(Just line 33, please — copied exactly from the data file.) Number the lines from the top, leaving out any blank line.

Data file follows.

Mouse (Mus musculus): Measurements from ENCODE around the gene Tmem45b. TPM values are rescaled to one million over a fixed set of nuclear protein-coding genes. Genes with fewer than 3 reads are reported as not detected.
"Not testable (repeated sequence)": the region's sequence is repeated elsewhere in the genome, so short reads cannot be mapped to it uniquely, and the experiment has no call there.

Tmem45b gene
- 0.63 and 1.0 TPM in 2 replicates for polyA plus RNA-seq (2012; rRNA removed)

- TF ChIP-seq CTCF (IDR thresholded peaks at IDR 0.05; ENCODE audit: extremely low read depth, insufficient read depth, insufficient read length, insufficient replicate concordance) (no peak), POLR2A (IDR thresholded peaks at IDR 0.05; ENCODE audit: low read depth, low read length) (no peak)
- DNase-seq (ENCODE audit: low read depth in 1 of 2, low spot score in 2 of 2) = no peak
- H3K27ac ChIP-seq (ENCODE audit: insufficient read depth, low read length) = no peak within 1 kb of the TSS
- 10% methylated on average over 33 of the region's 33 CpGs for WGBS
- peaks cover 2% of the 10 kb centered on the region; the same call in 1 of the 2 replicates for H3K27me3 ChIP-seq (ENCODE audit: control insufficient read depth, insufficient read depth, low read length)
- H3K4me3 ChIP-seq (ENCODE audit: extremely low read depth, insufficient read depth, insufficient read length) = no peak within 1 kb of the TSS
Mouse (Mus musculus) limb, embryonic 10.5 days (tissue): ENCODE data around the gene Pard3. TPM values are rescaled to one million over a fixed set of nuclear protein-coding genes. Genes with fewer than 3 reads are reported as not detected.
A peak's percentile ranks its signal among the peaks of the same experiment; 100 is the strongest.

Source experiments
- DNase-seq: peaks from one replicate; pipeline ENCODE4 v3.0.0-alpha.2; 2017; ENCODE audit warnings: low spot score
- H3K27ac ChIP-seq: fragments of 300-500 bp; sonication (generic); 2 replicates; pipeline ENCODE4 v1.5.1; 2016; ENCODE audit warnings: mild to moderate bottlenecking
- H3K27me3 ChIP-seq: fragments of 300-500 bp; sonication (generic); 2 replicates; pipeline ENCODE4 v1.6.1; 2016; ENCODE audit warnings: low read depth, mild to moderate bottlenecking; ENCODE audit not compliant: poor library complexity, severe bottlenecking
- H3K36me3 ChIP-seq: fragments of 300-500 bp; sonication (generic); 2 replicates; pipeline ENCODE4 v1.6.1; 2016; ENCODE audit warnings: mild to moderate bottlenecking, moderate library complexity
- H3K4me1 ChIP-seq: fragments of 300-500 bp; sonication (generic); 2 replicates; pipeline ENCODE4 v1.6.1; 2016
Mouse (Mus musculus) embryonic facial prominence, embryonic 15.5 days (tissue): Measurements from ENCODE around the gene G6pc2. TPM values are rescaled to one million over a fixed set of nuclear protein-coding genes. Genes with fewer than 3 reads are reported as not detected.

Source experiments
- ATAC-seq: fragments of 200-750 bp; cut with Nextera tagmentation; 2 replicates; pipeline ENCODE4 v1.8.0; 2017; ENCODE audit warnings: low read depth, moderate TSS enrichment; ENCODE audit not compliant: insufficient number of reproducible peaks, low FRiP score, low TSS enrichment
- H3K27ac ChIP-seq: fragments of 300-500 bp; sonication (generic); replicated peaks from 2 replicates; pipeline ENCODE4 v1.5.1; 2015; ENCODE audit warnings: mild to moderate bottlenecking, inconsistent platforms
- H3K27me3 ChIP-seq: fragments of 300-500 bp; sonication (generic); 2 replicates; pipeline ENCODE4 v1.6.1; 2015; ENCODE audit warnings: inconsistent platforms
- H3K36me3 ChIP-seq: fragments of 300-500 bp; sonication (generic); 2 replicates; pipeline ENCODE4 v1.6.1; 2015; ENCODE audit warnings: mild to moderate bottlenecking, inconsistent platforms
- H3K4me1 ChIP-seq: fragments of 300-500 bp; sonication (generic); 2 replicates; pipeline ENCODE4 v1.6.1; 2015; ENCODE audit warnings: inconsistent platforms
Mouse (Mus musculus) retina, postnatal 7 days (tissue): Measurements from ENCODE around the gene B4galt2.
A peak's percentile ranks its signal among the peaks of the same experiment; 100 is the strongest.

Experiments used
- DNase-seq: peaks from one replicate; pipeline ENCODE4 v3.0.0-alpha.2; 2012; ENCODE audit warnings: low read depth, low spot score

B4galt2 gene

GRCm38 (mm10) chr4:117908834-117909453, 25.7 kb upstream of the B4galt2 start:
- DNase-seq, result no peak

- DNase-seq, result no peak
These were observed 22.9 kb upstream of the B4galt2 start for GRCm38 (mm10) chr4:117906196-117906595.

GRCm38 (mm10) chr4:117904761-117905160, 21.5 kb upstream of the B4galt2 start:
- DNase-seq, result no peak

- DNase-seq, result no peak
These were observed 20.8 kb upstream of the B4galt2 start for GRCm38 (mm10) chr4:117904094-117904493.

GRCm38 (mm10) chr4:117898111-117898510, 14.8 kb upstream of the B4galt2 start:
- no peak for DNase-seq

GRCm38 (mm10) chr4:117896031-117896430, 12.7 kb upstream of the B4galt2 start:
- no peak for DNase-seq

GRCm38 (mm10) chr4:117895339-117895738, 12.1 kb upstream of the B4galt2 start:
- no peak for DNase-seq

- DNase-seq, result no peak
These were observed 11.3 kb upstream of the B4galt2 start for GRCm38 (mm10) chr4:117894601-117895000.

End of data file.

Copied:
- DNase-seq, result no peak